6.Raojeau JC, Stern RS, Wintroub BU. Cutaneous drug reactions. In: Fauci AS, Kasper DL, Longo DL, Braunwold E, Hauser SL, Jameson JL, et al., editors. Harrison's Principle of Internal Medicine. 17 th ed. New York: McGraw Hill; 2008. p. 346.  Back to cited text no. 6
    
7.Naranjo CA, Busto U, Sellers EM, Sandor P, Ruiz I, Roberts EA, et al. A method for estimating the probability of adverse drug reactions. Clin Pharmacol Ther 1981;30:239-45.  Back to cited text no. 7
    
8.Keating A, Blahunka P. Carbamazepine induced Steven-Johnson Syndrome in a child. Ann Pharmacother 1995;29:538-9.  Back to cited text no. 8
[PUBMED]    
9.Elphick M, Lyons F, Cowen PJ. Low tolerability of Carbamazepine in psychiatric patients may restrict its clinical usefulness. J Psychopharmacol 1988;2:1-4.  Back to cited text no. 9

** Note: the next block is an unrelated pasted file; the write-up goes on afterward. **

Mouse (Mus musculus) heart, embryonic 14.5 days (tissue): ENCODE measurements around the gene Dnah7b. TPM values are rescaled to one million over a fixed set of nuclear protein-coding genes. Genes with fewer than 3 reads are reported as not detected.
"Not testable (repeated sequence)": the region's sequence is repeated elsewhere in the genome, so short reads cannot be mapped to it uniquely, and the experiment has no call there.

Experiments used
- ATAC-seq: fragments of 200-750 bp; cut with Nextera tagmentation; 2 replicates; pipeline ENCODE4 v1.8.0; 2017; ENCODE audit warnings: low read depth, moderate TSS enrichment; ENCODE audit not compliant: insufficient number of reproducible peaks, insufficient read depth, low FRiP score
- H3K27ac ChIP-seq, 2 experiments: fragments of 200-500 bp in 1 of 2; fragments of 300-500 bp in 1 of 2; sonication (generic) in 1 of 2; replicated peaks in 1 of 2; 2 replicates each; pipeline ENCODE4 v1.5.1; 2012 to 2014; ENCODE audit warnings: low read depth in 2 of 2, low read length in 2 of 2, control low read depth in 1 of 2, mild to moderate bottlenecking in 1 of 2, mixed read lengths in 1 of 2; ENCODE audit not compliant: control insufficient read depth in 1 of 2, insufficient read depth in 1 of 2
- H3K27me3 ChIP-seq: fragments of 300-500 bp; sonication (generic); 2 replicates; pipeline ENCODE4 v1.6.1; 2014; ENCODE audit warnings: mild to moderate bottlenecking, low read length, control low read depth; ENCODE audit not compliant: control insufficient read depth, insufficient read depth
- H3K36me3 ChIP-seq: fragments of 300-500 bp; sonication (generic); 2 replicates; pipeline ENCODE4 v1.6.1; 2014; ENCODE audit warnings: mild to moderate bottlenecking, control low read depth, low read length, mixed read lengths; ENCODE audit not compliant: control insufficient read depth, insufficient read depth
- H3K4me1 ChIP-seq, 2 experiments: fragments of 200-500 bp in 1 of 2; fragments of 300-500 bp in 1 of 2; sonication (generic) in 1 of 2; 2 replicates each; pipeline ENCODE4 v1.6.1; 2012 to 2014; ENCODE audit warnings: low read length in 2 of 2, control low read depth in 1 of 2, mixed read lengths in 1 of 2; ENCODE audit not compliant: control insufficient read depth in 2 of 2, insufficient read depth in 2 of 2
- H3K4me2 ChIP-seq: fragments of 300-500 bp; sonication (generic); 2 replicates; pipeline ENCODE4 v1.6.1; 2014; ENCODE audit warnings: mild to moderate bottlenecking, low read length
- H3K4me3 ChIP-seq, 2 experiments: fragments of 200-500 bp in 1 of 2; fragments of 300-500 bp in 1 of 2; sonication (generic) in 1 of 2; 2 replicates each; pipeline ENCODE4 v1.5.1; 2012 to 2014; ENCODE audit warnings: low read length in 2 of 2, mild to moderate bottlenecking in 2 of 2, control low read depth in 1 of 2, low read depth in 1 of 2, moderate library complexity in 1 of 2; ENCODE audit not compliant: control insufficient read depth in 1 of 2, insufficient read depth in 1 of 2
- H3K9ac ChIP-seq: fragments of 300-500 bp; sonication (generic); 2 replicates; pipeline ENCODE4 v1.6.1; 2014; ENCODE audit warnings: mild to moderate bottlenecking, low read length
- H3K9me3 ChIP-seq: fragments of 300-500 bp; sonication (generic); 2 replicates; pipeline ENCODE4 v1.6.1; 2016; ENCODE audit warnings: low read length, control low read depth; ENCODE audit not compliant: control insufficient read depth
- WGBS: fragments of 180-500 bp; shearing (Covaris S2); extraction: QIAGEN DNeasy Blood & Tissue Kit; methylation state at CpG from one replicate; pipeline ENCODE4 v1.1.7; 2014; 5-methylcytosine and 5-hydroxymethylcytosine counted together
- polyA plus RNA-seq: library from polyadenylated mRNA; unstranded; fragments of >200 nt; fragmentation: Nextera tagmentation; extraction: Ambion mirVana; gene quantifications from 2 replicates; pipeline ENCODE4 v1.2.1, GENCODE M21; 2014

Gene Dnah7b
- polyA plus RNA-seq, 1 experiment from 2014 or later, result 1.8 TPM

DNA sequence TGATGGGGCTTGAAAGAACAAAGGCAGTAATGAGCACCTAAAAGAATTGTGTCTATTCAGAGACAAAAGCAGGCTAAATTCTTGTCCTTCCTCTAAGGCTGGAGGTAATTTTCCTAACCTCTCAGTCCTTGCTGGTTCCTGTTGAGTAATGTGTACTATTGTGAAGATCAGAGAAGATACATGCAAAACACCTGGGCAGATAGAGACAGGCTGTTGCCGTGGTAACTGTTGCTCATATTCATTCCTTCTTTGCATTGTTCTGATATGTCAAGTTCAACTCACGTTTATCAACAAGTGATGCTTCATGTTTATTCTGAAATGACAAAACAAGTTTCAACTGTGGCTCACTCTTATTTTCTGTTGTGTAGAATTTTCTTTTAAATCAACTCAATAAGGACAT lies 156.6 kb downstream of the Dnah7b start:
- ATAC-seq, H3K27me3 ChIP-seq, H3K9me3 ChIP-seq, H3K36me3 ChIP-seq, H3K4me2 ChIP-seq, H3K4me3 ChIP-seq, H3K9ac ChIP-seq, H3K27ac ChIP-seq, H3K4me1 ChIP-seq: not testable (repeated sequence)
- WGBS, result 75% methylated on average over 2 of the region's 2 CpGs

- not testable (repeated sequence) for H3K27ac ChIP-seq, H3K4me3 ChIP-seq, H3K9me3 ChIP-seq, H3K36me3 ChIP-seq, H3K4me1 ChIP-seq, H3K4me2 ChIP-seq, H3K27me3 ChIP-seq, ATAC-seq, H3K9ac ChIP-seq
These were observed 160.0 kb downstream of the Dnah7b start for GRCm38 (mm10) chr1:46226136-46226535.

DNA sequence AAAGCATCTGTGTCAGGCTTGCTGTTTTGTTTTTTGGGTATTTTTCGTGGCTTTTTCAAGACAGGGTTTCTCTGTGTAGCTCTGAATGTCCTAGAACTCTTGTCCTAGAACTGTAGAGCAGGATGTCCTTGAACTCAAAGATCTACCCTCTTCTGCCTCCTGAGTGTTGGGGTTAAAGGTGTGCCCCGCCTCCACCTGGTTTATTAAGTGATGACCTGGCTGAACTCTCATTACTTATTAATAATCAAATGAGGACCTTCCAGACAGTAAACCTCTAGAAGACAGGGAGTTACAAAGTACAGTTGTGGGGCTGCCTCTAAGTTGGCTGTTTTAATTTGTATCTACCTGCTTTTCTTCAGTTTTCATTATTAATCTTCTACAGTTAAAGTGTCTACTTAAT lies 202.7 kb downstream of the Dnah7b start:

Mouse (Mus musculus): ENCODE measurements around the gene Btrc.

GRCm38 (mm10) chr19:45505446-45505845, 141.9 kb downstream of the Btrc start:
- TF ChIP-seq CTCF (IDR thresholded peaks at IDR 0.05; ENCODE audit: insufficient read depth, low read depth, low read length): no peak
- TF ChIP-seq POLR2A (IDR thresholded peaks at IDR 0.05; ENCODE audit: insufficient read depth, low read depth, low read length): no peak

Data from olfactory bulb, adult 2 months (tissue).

[PUBMED]  [FULLTEXT]  
10.Kumar P, Malhotra N. Premenstrual syndrome and other menstrual phenomena. In: Jeffcoate's Principles of Gynaecology. 7 th ed. New Delhi: Jaypee Brothers; 2008. p. 631-3.  Back to cited text no. 10
    
11.Sadock BJ, Sadock VA. Carbamazepine. In: Kaplan and Sadock's Synopsis of Psychiatry: Behavioral. Sciences/Clinical Psychiatry. 9 th ed. Philadelphia: Lippincott Williams and Wilkins; 2003. p. 1036-9.  Back to cited text no. 11
    


    Figures

  [Figure 1], [Figure 2]


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1 Adverse cutaneous effects of psychotropic medications